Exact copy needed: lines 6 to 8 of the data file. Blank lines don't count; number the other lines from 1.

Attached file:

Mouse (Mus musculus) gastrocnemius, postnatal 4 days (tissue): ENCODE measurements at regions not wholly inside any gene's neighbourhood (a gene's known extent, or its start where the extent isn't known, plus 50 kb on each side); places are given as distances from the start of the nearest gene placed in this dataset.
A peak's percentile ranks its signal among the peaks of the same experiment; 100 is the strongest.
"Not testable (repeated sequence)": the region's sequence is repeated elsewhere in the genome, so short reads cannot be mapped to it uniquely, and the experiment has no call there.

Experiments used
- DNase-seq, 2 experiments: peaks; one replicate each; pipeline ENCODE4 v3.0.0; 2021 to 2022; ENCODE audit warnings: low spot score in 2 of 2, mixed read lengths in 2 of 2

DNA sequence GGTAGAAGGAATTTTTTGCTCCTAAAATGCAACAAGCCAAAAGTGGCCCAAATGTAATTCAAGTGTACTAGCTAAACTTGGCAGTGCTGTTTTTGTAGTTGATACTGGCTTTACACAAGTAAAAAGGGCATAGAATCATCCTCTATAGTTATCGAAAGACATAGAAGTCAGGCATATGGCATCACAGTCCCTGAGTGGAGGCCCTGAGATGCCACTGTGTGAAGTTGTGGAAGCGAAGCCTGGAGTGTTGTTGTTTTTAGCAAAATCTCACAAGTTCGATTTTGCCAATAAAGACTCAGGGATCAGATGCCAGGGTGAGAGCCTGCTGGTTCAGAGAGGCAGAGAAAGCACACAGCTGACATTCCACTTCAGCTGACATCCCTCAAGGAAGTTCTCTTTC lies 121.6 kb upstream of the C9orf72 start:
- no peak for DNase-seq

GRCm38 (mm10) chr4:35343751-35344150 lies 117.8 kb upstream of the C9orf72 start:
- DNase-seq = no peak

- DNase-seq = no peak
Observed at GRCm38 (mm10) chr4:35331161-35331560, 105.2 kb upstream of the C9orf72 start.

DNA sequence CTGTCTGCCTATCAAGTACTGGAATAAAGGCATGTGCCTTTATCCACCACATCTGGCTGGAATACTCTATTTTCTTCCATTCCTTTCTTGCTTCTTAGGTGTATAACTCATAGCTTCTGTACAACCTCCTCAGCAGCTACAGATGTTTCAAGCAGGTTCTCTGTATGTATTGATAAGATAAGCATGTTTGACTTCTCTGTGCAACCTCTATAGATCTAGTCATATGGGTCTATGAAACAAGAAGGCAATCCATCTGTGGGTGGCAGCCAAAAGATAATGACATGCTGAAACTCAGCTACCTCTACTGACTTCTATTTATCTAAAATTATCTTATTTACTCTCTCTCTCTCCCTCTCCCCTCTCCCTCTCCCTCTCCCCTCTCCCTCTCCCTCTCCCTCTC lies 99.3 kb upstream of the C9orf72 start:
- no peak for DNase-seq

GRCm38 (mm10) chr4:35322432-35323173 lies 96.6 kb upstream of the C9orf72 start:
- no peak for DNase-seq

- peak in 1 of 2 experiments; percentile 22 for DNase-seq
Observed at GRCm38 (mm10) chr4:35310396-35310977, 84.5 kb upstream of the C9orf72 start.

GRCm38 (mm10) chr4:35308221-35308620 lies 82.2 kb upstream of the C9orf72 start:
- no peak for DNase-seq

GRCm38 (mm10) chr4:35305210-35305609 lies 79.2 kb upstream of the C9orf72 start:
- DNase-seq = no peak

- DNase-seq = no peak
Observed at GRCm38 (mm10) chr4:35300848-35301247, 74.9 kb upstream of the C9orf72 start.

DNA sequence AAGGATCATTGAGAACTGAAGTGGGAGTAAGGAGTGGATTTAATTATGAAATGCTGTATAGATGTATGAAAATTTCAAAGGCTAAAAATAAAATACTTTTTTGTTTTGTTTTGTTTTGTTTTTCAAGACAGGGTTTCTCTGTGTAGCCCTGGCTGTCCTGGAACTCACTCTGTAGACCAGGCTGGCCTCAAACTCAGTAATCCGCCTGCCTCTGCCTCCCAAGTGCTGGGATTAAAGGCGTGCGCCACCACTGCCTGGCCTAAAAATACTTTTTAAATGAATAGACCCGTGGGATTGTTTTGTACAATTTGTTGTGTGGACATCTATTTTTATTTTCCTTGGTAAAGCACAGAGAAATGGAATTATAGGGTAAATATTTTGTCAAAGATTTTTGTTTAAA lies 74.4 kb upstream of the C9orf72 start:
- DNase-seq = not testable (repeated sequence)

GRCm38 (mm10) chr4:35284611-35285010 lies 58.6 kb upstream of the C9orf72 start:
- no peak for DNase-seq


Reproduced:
DNA sequence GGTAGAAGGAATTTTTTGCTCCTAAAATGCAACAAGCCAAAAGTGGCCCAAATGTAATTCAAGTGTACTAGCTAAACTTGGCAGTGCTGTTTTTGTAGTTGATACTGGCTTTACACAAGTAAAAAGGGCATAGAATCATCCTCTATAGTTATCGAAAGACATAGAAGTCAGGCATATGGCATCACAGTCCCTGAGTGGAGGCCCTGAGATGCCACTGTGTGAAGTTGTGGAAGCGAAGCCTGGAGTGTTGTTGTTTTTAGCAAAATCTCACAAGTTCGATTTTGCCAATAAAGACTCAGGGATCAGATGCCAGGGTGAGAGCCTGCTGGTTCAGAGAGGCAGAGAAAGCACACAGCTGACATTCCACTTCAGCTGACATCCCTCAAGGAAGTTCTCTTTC lies 121.6 kb upstream of the C9orf72 start:
- no peak for DNase-seq

GRCm38 (mm10) chr4:35343751-35344150 lies 117.8 kb upstream of the C9orf72 start: